The author seeks to formulate for Àjé, a manifestation of female power and agency pervasive in Africana oral and literary texts, "a definitive, holistic Africa-based model" that would replace Western misconstructions. The two-part study discusses Àjé in oral traditions in the first, and in the second, Àjé's operations in literature, primarily Gloria Naylor's Mama Day, T. Obinkaram Echewa's I Saw the Sky Catch Fire, Ama Ata Aidoo's Anowa, and Ntozake Shange's Sassafrass, Cypress Indigo, supplemented with works by numerous other authors.
Far from being an exclusively Yoruba phenomenon, Washington's Àjé is a "boundless and comprehensive" force widely dispersed in West and Central Africa, and in the New World in the form of Hoodoo. Timeless and ubiquitous, Àjé both empowers women and bridges the gender divide, enforcing gender balance. One of Teresa Washington's major contributions to the discourse of black feminism is her assertion that Africana women's struggle is not to regain lost power, "for their inherent biological, spiritual, and political power cannot be usurped," which is not to say that men might not resort to stratagems "to suppress Àjé politically and oppress women socially" (167). The statement recalls Pierre Vergér's earlier testimony that at the dawn of creation Olódùmarè invested Àjé with inalienable veto power over the aspirations of Ògún and Obàrìsà, and of all creatures who people the earth. Hence the designation Àjé, the substantive part of which is jé (acquiesce). [End Page 215]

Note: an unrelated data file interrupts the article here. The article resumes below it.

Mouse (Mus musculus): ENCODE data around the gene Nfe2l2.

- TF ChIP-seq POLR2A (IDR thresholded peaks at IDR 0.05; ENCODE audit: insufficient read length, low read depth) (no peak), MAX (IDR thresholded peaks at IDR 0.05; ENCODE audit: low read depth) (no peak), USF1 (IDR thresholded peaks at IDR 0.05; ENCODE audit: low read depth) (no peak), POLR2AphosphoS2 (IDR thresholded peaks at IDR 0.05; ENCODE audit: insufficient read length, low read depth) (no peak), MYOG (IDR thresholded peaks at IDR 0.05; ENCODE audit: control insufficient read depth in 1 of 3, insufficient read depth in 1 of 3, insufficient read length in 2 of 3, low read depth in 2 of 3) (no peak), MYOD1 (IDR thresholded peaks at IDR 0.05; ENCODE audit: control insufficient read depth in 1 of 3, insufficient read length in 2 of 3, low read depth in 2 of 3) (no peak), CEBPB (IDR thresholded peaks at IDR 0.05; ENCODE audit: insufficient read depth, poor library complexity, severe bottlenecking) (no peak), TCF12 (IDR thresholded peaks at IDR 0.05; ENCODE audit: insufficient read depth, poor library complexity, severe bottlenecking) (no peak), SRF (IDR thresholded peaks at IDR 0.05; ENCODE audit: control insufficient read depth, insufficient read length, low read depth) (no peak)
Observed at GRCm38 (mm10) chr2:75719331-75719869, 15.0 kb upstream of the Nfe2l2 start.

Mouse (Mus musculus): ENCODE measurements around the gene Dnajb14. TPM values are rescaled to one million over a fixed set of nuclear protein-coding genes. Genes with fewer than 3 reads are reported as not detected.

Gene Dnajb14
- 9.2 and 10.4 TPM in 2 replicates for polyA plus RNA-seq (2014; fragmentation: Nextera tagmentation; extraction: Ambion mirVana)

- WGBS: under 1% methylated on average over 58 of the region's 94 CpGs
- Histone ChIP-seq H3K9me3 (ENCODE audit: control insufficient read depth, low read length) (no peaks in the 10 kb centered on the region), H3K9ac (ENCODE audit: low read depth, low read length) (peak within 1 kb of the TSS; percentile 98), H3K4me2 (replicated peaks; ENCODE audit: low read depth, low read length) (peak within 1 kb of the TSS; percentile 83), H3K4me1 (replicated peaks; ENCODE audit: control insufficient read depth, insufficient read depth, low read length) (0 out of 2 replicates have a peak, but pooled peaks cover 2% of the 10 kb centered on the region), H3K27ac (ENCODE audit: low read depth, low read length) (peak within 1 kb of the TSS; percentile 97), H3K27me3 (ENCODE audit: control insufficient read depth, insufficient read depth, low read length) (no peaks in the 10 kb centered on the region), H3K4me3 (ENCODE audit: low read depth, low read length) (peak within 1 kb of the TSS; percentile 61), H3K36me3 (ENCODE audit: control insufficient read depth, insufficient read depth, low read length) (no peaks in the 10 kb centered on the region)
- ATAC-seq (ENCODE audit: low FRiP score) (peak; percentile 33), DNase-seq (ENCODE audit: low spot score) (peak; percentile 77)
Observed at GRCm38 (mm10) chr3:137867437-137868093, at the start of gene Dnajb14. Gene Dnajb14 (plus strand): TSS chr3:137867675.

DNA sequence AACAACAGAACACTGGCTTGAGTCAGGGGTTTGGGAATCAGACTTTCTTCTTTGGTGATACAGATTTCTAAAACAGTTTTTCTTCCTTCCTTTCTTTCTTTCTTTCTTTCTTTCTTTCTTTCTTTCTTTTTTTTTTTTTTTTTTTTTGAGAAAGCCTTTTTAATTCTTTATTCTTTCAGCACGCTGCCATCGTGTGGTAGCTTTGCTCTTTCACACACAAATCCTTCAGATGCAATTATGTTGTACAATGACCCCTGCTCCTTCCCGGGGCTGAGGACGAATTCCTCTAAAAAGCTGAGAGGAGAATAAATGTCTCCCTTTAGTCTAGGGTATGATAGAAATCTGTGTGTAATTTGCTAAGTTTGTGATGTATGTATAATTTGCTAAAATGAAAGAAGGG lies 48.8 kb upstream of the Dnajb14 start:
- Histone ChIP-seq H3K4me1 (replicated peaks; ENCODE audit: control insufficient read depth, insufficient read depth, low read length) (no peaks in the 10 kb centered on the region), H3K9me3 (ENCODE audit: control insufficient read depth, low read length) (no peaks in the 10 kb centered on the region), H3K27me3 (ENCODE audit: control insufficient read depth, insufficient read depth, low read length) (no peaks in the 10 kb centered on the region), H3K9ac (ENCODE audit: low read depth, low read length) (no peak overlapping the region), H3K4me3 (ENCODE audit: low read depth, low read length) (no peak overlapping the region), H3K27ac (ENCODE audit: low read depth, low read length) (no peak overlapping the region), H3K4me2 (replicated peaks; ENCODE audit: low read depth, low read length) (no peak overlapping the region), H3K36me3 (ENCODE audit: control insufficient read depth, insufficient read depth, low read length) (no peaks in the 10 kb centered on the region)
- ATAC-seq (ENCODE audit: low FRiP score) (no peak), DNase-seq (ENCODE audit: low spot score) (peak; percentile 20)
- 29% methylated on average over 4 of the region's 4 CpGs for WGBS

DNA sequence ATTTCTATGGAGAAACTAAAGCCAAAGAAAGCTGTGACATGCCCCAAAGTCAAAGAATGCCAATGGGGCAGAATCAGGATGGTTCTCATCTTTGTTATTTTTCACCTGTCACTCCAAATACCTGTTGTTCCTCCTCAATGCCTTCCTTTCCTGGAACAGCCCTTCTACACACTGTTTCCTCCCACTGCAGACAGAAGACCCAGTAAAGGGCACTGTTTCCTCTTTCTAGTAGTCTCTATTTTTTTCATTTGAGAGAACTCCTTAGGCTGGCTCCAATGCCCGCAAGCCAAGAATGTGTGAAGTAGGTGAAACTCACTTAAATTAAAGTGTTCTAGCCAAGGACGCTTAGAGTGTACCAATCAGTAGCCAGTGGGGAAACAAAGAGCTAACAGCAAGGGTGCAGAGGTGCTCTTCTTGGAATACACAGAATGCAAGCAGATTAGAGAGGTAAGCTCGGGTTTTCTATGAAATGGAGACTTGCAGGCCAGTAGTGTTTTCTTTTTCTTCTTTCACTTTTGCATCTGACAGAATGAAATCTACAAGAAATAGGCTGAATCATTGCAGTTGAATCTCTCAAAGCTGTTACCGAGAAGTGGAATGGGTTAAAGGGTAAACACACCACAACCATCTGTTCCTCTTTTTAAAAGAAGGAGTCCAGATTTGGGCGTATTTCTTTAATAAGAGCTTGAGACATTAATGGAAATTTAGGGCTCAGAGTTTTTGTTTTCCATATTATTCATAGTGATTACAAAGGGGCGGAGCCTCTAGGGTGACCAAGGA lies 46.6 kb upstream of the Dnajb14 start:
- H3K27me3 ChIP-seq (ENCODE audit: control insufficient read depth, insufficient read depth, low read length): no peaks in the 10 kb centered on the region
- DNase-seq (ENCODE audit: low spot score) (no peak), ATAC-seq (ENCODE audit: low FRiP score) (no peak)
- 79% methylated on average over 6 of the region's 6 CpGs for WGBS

Washington's book testifies to the author's impressive knowledge of Africana lore and literature, especially their feminine and feminist aspects, and is destined, deservedly, to become an authority for students of the Africana universe. Because in the global intellectual economy scholarship published in the West tends to displace African knowledges, some cautions are in order. The first is that although a brilliant exposé of Africana manifestations that mimic the attributes of Yoruba àjé, Our Mothers is not quite a treatise on àjé itself. The second addresses the integrity of traditional terms and usages. Washington asserts that among the Yoruba of Nigeria, ìyá mi (my mother) having undergone tonal changes becomes ìyà mi, which she translates as "My Mysterious Mother" (4). Thereafter she consistently substitutes Ìyàmi Òsòròngà for Ìyámi Òsòròngà. While dialectal or individual idiosyncracies might make Ìya-à-mi into Ìyàmi, the widely acceptable (or authentic) rendering is Ìyámi (My Mother), not Ìyàmi (which means not "My Mysterious Mother" but "My Suffering," "My Punishment," etc.). Also, sprinkled throughout the work are Yoruba words that are imprecisely parsed; for example, the verb "júbà" is never a noun (226) like ìbà (homage) or ìjúbà (its cognate). The cautions are, however, not intended to diminish the brilliance of Washington's achievement.